So the Above mentioned Equation 3 is perfect one while you want to calculate from Mass fractions, and there is some other way of determining the Mixture density that is based on volume fractions or volume percentage.

i.e., Density of Binary Mixture = ( ( Volume % of solvent 1 * Density of solvent 1) + (Volume % of Solvent 2 * Density of solvent 2 ) ) ,

Simply, D = ( ( ( V1 / V ) * D1) + ( ( V2 / V ) * D2 ) ).

So, i think now you got what is the exact procedure to calculate the Density of a Mixture, if you have any queries please feel free to contact us, 

If you understand what i delivered above, Say Cheer's.

All Valuable Comments are appreciated. Thanks :)

About The Author

Hi! I am Ajay Kumar Kalva, Currently serving as the CEO of this site, a tech geek by passion, and a chemical process engineer by profession, i'm interested in writing articles regarding technology, hacking and pharma technology.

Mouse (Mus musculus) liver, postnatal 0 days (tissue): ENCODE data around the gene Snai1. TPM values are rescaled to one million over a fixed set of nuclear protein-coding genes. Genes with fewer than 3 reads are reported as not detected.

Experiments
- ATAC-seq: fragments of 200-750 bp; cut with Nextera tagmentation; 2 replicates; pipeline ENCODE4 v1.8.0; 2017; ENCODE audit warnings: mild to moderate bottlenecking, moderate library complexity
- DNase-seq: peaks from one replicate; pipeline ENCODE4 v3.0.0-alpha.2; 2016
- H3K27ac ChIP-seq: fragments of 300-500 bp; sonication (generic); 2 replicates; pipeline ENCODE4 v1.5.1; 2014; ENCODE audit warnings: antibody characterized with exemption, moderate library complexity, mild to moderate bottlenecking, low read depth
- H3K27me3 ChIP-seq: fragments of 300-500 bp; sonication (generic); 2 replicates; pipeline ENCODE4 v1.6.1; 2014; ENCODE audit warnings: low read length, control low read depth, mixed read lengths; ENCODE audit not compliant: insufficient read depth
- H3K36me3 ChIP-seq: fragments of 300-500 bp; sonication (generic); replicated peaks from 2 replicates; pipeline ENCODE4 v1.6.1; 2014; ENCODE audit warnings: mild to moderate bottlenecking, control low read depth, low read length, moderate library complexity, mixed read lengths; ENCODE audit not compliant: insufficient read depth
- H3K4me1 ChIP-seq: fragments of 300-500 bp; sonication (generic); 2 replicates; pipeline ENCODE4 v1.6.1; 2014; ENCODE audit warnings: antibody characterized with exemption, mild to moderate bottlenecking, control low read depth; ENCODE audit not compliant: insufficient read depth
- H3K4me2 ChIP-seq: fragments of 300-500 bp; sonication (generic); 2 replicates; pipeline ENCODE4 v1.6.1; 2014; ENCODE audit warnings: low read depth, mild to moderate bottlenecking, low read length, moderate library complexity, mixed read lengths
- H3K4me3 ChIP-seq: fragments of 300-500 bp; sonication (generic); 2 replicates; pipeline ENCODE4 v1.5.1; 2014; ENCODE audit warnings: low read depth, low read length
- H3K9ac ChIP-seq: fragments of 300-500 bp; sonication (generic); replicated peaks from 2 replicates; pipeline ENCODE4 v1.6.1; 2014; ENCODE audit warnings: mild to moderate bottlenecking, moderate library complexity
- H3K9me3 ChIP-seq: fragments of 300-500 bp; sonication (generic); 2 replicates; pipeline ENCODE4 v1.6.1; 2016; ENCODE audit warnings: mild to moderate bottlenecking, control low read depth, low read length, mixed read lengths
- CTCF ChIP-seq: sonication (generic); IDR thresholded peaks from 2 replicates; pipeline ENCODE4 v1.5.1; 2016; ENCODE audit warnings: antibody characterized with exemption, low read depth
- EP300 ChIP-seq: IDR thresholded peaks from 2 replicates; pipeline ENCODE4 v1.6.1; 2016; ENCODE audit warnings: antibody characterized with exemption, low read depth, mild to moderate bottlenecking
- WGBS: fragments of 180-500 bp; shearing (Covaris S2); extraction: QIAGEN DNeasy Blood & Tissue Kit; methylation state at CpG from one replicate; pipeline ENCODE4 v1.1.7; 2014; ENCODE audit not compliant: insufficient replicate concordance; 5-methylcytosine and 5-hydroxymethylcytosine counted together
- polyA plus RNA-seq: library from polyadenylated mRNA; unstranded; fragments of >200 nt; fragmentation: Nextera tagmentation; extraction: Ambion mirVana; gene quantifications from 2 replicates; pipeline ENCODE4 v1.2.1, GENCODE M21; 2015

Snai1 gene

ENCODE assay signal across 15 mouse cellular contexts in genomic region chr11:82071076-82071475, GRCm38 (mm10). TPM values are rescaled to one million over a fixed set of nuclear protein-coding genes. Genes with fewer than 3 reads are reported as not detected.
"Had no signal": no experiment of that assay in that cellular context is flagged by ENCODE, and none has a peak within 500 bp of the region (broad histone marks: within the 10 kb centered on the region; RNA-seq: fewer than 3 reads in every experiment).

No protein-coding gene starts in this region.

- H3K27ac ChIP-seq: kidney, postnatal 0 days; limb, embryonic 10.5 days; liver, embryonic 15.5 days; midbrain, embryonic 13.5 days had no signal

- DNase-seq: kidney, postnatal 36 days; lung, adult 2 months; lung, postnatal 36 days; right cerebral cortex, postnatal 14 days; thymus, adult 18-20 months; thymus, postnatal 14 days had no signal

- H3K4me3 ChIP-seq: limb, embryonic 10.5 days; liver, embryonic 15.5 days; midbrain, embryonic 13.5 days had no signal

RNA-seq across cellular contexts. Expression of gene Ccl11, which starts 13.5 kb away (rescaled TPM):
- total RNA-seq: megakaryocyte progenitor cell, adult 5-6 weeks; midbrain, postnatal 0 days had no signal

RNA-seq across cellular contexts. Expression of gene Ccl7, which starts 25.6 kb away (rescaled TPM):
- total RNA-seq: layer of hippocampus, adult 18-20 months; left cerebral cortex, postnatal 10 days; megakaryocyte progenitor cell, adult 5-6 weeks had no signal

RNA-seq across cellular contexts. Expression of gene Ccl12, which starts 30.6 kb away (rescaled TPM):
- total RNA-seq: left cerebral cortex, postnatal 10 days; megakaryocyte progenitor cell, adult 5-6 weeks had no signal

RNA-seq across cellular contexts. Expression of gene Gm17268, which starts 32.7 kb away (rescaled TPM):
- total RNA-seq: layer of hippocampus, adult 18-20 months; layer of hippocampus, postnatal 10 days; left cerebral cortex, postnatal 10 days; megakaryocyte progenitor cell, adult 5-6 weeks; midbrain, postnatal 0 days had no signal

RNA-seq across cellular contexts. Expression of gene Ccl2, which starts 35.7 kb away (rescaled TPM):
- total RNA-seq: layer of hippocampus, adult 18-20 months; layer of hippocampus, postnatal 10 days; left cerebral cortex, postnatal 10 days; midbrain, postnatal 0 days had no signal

Follow Me on Twitter AjaySpectator & Computer Innovations

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Operational Qualification - OQ

Back After a week......!!

Today i'll explain a little about operational qualification, for that you need to know what does OQ exactly mean...!!

What is Operational Qualification ( OQ )  ?